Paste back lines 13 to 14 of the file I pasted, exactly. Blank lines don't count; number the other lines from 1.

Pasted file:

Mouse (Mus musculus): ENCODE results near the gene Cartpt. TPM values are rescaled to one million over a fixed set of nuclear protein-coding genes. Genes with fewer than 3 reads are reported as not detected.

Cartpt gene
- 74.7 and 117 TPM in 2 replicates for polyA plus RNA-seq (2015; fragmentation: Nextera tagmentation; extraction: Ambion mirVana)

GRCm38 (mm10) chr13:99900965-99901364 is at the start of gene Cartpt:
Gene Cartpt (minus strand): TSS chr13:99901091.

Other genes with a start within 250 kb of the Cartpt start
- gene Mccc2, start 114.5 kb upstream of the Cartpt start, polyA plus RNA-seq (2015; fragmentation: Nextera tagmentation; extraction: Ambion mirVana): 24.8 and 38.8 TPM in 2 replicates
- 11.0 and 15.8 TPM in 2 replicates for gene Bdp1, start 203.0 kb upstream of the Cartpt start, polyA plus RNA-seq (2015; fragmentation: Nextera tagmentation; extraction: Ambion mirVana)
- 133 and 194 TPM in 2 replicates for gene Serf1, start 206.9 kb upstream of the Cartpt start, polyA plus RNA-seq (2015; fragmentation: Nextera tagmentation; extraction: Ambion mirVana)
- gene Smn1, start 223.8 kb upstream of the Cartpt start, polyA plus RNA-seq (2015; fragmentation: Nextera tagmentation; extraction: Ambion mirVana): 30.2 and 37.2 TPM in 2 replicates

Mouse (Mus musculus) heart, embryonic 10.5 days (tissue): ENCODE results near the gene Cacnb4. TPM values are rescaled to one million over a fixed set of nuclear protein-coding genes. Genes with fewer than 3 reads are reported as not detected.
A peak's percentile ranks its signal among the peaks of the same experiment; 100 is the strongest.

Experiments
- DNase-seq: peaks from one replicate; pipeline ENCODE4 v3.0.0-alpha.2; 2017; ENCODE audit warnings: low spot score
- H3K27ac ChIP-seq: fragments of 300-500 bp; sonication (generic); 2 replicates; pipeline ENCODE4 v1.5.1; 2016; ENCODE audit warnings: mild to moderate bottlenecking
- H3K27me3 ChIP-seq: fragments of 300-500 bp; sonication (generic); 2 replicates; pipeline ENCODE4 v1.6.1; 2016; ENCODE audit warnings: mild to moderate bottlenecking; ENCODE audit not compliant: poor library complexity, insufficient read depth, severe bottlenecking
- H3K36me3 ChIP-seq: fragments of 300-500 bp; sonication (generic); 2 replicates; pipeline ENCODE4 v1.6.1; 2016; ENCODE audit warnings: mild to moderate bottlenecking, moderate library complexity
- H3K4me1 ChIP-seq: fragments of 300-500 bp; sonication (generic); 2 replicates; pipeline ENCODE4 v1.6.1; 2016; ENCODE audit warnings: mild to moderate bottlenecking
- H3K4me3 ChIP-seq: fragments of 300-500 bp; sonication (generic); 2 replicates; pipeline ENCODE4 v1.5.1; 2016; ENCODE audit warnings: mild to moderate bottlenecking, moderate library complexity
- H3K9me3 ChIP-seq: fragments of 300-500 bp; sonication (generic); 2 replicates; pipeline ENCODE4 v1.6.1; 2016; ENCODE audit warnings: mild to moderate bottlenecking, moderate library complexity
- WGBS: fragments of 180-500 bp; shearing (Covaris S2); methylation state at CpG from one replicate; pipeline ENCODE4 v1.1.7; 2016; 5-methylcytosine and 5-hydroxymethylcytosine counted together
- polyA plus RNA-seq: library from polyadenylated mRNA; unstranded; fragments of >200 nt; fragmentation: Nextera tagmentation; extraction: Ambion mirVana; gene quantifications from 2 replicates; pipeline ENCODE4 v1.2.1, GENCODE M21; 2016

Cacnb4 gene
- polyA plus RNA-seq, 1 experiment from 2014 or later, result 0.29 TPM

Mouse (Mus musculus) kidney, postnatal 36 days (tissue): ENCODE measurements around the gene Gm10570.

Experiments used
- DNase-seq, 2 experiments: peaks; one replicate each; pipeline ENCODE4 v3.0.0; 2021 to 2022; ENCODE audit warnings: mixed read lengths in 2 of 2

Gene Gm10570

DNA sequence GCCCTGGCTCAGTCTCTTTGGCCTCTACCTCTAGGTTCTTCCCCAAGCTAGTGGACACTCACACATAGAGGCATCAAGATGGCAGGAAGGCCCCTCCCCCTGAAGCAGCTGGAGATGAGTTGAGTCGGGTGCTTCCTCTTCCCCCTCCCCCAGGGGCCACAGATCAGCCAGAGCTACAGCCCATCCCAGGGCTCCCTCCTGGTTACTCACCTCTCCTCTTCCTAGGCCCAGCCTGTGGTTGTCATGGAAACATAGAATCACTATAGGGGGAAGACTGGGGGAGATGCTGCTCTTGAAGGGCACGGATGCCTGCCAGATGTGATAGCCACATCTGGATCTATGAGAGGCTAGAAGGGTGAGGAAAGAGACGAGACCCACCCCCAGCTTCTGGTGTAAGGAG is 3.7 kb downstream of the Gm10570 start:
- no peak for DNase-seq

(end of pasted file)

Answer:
Experiments
- DNase-seq: peaks from one replicate; pipeline ENCODE4 v3.0.0-alpha.2; 2017; ENCODE audit warnings: low spot score